– That this transfer would tend to growth, because protecting duties increase the growth of the proper and bounties prevent_those counfood of the Negro-British subject in tries from sending to England their the West Indies, diminish his fa- sugars in exchange for the products tigues, his privations, and his suffer- of British industry, and this in order ings; and, by rapidly increasing the that the slave cultivation of the Black population, would so reduce West Indies may be exclusively the price of slaves, and facilitate encouraged; on behalf of every manumissions, that the slave system virtue, and of every interest that is would gradually become extinct, dear to Englishmen, the petitioners without violence or commotion :- implore the House to take into their That the petitioners therefore, on earliest consideration the repeal or behalf of the thousands of innocent the protecting duties and bounties foreigners, and of hundreds of thou. granted to the cultivators of sugar sands of their fellow-subjects, forci- by slave labour,--that, whatever bly held in slavery ; on behalf of the difficulties the slave question may people of England, whose rights present under other aspects, the and liberties are invaded in the people of England may at least be persons of innocent Englishmen, delivered from the bitter consciousdenied that justice which ought to ness of maintaining by oppressive be extended with rigid impartiality and unnecessary premiums, a systo the powerful and to the helpless, tem of iniquity, degrading to the to the Black Colonist as to the national character ; criminal beyond White; on behalf of the King, nearly all other modes of robbery and rioseven hundred thousand of whose lence; subversive of every legal and natural-born subjects are wrested every constitutional principle, and from the guardianship of his pro- equally at variance with the dictecting hand, within his own do- tates of sound policy, humanity, minions, by those who strip their and justice."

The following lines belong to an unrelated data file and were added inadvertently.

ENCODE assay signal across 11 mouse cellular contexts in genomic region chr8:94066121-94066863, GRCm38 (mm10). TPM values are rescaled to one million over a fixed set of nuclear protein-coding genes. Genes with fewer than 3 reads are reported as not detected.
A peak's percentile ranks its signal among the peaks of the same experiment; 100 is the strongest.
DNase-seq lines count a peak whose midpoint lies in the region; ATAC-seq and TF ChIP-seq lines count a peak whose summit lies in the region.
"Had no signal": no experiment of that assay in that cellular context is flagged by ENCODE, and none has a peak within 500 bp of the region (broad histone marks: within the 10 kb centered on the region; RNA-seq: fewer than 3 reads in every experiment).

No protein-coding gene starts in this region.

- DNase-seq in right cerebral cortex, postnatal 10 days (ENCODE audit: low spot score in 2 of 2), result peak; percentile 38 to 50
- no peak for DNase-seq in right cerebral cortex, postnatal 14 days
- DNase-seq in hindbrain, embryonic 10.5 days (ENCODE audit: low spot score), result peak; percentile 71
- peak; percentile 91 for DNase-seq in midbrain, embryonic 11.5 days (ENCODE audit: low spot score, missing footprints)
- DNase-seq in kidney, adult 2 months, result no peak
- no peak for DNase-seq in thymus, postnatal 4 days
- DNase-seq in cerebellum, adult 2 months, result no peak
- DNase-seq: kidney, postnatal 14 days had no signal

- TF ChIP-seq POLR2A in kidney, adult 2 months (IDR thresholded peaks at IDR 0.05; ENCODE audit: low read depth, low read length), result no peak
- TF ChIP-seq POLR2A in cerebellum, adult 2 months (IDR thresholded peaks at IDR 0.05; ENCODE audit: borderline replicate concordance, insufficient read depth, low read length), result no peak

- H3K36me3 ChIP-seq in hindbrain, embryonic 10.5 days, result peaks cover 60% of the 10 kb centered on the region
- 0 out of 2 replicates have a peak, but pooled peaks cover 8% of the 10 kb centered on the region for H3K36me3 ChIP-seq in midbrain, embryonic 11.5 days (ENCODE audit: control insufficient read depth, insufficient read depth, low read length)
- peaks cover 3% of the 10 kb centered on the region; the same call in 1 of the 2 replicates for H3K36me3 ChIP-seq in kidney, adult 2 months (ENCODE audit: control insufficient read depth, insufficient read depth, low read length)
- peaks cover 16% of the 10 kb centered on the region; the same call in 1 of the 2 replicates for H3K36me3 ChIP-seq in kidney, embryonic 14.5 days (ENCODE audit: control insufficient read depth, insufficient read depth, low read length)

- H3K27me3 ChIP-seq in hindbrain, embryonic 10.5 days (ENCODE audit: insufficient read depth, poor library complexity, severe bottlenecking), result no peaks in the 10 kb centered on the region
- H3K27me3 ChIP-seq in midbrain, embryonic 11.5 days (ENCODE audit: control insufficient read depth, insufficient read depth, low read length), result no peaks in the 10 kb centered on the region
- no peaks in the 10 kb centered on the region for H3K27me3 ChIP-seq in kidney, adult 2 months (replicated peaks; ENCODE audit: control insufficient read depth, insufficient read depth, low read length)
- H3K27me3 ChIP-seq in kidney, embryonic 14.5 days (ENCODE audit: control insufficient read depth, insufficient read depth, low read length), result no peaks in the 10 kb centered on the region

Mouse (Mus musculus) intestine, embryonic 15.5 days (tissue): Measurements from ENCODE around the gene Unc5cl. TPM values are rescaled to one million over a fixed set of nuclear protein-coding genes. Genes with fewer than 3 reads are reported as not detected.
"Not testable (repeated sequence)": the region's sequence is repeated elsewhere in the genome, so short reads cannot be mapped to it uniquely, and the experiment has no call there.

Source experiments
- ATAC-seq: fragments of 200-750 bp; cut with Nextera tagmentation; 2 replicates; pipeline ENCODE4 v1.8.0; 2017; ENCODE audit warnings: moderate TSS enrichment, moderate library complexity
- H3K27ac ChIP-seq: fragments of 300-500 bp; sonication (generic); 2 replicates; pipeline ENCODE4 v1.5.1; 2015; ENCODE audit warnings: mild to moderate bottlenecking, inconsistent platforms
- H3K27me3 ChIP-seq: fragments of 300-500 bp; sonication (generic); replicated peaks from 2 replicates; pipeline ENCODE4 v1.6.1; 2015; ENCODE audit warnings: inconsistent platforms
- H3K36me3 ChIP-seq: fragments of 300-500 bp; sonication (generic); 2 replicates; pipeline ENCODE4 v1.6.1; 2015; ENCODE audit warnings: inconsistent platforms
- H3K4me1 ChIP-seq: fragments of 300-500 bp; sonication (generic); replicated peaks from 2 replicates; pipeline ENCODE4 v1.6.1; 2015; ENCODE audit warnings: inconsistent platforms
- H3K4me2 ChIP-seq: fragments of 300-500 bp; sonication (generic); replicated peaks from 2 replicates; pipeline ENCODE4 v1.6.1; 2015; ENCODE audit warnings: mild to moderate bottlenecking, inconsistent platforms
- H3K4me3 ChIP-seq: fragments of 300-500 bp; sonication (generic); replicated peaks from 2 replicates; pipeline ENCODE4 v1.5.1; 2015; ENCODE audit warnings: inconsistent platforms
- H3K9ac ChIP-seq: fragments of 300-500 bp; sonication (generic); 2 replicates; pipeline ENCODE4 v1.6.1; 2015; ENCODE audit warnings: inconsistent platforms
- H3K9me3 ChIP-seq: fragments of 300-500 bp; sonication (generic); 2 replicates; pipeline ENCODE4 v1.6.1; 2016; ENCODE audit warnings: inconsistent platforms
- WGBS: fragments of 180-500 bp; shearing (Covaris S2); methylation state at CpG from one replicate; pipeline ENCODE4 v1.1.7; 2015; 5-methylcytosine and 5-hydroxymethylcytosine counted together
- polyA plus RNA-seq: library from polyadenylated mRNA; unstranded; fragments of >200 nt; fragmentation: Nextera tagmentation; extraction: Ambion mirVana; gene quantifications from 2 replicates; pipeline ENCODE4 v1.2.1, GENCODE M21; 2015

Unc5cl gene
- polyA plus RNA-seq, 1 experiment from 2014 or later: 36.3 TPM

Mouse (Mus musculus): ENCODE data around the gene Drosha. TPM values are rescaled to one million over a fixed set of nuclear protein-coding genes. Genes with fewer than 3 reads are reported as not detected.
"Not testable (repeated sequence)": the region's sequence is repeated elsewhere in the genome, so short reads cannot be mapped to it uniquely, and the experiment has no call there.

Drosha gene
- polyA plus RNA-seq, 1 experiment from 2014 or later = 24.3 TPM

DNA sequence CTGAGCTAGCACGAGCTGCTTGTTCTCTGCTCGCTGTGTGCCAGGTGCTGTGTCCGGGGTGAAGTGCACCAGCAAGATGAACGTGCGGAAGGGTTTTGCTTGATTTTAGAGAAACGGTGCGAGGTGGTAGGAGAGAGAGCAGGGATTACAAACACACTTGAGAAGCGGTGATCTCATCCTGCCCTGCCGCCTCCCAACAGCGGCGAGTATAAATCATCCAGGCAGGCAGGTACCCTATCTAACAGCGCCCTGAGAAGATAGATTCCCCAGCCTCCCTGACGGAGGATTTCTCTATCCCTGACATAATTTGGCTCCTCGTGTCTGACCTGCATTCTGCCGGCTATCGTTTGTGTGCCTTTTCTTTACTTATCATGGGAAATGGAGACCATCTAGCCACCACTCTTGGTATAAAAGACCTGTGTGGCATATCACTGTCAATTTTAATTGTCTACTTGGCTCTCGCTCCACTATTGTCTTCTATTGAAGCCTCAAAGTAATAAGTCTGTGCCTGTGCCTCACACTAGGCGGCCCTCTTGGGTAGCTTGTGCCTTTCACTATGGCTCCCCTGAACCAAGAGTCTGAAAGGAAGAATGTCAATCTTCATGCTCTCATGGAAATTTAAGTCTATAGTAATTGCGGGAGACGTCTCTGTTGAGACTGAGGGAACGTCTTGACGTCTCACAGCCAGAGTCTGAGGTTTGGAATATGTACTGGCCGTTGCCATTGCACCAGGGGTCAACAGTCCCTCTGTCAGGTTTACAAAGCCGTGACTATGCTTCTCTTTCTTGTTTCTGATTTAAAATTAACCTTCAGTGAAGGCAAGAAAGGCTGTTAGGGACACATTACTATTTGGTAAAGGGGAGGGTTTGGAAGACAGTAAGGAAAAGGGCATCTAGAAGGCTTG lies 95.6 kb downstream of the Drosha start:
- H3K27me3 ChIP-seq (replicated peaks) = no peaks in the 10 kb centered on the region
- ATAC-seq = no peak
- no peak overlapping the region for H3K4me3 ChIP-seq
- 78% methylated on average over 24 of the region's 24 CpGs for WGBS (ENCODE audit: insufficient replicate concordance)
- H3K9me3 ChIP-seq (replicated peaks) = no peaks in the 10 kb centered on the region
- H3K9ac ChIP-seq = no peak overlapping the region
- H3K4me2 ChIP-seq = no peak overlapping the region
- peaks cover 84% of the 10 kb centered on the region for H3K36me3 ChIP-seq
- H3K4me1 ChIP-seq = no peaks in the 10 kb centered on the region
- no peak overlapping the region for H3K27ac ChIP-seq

AMERICAN COLONIZATION SOCIETY, The board of managers of the Ameri- busily engaged in finishing and imcan Colonization Society state, that, proving their dwellingsand property. from the dispatches received from Mechanics receive two dollars per the colony at Liberia, bearing date day ; labourers from three quarters 23 January 1826, it appeared that of a dollar to a dollar and a quarter, there was a degree of prosperity and with constant employment. The security in that establishment which, whole prospect is animating to the with all their expectations, the residents, and imposing to the nufriends of African colonization could merous foreigners who resort to scarcely have been led to hope. In Monrovia. A vessel of ten tons, all the internal concerns and foreign called the St. Paul, admirably fitted relations of the colony, there was for the coasting trade and for proevery evidence of growing prospe- curing supplies, has been built by rity, strength, and security. The one of the colonists, according to health of the colonists is as good as the plan and under the direction of that of any community. Since June the agent : several other boats be1825, to the date of the dispatches, long to the establishment. there have occurred five deaths; Stockton has been rebuilt, so as to three adults and two children. After be one of the most conspicuous obacclimation, the Coloured emigrants jects on the Cape ; and, with some acquire a perfect vigour of constitu- other fortifications, renders the town tion, accommodation to the African perfectly secure against any foe. climate, and ability to support every Two well-disciplined companies, one hardship which ordinary life or con- of infantry, the other of artillery, tingencies may impose.